What does your watch say about you? About a week ago, @Patekdaily asked this question on his Instagram account. It got me thinking.
First of all, I do enjoy Instagram accounts that do more than just post pictures of watches. Of course, it is always nice to see interesting watches posted in different ways. But when a post also puts forward some interesting thinking, it works well. And from @Patekdaily, the issue of “image” opens a veritable Pandora’s box of thoughts.
One can classify watch owners into a wide range of categories. However, for the purpose of this article and also taking the essence of @Patekdaily’s question into account, I am going to look at just two types of collector.
I have been both.
Of course, the original Instagram post was somewhat tongue-in-cheek. Not everyone who owns a 5711A drives a Mercedes G Class. Nor do I necessarily associate 5711 owners as guys who only drink Cristal or Dom at nightclubs. The question, however, stands as do we as watch owners have an interest in what image our watch portrays of us?
Clearly, some collectors own watches predominantly because of how they want to be perceived. Other collectors own watches and have no interest at all in what impression a watch gives. It will give an impression, but the owner doesn’t own the watch for that reason. These are the two collector variants I will prod.
Let me further classify these two types of collectors.
The guy who buys watches without any interest at all in how others perceive the watches will tend to know exactly what he likes. There will almost certainly be a process through which a watch is evaluated. This evaluation process will have evolved over time and is likely to be quite specific. It will often result in their ownership of watches that are both highly popular as well as totally out of fashion. You see, what matters to these collectors is that the watch on their wrist makes them happy. What others think is none of his business. I believe I now collect watches in this manner. I also know that this style of collecting evolved over years and that before this I was a different collector beast.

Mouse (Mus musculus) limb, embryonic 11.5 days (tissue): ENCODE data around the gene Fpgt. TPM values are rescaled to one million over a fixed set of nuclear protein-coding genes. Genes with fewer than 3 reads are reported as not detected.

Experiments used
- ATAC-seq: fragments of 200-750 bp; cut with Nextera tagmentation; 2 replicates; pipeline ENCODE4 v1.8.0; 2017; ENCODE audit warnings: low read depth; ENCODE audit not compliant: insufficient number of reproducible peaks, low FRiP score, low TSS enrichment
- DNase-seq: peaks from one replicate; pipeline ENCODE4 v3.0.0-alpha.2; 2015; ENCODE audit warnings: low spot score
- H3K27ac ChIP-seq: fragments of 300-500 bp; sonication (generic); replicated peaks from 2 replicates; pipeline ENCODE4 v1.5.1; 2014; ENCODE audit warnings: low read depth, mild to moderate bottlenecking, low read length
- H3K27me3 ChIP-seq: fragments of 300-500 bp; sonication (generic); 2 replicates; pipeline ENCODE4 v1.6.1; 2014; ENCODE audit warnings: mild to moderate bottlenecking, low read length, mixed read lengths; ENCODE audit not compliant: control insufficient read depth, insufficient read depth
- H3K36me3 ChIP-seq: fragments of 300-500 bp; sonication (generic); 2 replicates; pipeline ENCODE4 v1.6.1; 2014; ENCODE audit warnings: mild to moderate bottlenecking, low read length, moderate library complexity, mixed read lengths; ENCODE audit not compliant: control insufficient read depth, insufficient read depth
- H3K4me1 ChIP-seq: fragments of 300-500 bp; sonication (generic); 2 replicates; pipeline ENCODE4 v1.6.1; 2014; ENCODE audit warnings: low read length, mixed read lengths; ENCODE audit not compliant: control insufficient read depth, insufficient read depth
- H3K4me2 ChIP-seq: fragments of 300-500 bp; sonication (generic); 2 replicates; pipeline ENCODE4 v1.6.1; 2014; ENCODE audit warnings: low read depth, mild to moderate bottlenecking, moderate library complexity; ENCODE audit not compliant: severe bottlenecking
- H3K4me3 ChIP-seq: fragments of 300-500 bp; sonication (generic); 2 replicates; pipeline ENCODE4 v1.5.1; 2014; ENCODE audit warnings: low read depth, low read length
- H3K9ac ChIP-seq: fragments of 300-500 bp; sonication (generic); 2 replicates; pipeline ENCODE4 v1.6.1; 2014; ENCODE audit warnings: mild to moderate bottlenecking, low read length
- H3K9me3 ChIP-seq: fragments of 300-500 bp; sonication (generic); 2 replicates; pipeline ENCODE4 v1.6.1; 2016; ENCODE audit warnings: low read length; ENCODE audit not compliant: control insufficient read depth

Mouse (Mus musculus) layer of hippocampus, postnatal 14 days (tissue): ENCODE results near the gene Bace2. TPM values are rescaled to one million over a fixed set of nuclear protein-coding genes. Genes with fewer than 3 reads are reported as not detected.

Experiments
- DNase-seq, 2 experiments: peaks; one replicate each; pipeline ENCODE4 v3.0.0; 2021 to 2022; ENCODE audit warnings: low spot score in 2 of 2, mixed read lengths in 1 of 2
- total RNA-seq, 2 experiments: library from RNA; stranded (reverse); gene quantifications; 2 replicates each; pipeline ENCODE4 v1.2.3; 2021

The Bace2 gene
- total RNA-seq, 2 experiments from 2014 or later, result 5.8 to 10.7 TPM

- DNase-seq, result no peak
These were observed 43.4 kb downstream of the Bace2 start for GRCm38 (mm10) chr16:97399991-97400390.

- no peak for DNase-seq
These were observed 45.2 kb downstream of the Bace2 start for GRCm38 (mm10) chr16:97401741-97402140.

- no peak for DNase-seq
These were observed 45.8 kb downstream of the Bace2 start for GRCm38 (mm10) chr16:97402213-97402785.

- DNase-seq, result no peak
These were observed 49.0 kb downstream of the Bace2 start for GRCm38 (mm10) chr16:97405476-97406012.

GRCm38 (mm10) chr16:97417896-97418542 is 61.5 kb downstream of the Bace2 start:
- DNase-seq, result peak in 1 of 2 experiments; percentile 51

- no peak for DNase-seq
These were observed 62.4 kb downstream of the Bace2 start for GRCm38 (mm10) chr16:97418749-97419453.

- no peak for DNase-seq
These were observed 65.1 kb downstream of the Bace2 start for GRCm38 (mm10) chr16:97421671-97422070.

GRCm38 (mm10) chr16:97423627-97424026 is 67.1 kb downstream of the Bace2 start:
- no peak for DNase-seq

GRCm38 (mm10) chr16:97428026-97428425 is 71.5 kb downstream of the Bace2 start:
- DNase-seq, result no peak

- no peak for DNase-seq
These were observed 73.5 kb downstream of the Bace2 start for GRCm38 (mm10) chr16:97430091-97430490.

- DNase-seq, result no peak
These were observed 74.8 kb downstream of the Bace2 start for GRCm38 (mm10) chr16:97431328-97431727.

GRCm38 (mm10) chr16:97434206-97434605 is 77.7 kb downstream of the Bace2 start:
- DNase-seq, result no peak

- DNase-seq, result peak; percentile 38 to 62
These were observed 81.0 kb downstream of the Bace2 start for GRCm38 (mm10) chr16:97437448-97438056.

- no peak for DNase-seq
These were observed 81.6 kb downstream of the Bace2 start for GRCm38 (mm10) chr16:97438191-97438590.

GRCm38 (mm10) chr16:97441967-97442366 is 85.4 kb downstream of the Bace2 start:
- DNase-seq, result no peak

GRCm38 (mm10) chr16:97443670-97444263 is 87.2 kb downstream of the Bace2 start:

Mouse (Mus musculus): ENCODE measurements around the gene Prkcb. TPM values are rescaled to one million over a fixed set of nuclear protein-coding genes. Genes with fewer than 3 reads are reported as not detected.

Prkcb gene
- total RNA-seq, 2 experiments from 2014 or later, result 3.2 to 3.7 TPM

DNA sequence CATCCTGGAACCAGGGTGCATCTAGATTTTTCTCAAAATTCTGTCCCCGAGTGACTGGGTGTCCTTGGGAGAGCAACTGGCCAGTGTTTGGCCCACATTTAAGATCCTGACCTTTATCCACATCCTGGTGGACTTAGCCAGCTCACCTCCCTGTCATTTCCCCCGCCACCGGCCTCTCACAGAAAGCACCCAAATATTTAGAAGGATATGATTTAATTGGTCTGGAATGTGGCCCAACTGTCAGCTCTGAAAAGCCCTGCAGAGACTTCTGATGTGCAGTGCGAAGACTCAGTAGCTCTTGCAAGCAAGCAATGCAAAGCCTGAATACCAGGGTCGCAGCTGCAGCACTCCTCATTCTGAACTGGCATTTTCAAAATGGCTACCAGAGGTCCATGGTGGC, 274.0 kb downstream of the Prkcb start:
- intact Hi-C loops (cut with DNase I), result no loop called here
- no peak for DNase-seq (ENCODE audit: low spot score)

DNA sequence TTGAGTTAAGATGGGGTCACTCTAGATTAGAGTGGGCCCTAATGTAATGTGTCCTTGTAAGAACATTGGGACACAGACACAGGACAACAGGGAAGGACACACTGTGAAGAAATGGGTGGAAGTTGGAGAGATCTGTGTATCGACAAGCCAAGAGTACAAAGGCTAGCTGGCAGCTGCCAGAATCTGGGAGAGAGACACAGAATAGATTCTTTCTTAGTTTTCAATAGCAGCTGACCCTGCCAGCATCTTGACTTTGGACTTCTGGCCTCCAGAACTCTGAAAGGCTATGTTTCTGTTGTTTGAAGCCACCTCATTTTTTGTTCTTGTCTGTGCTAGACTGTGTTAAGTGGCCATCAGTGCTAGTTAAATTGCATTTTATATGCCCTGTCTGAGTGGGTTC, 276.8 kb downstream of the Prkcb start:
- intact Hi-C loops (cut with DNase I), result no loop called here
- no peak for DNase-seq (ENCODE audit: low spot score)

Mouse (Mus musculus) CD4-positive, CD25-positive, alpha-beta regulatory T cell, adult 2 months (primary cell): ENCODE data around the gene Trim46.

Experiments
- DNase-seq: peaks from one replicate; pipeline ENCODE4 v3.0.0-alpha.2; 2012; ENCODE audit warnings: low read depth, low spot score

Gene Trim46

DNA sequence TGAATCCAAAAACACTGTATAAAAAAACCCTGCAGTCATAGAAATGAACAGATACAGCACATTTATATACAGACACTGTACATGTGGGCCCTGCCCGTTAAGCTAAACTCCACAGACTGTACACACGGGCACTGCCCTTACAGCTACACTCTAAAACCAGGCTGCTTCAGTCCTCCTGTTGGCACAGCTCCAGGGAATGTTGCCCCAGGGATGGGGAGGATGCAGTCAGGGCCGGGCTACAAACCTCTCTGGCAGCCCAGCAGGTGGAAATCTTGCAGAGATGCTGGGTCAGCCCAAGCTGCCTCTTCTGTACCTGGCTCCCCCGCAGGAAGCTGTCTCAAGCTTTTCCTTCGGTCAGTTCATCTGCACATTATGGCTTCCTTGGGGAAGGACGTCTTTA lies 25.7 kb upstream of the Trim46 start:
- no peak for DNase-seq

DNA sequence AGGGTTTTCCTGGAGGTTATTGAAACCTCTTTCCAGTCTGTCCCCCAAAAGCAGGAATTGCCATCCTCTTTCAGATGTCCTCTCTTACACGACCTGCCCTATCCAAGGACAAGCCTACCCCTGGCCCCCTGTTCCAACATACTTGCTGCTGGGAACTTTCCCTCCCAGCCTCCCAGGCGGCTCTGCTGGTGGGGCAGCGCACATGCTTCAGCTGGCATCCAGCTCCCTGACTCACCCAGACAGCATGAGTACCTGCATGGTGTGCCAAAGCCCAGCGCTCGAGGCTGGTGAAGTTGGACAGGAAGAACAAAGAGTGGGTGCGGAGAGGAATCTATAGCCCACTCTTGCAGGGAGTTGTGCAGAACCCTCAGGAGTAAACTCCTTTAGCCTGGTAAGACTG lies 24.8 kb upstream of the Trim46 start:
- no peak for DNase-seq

Once upon a time, the Aquanaut was seen as the Boxter to the Nautilus’s 911 (but that is another story)
This brings me to the second type of collector. This other type of collector will also buy watches that they like. However, their reasons for liking them will be different to the former. This collector cares passionately about how others perceive him. This collector wants others to admire him because of the watch on his wrist. He wants the watch to be very visible and overt. He will go so far as to post pictures of watches he doesn’t even own in an attempt to create the desired perception. This type of collector derives their watch passion from the image a watch portrays rather than from the watch itself.
For example, owning a very rare and historic Submariner would not work because it would not be obvious to others that the watch was very special. Rolex Submariners, by and large, look fairly similar. One with a rare dial configuration and in excellent condition may be worth $500k, but on the wrist it looks fairly similar to the 1000s of other Rolex Submariners that are worth $10k. It does not declare itself as a rockstar watch. That would not work at all for this type of collector. This type of collector needs to be admired.
I know it looks just like every other Submariner, but honestly this one is SO rare….just doesn’t cut it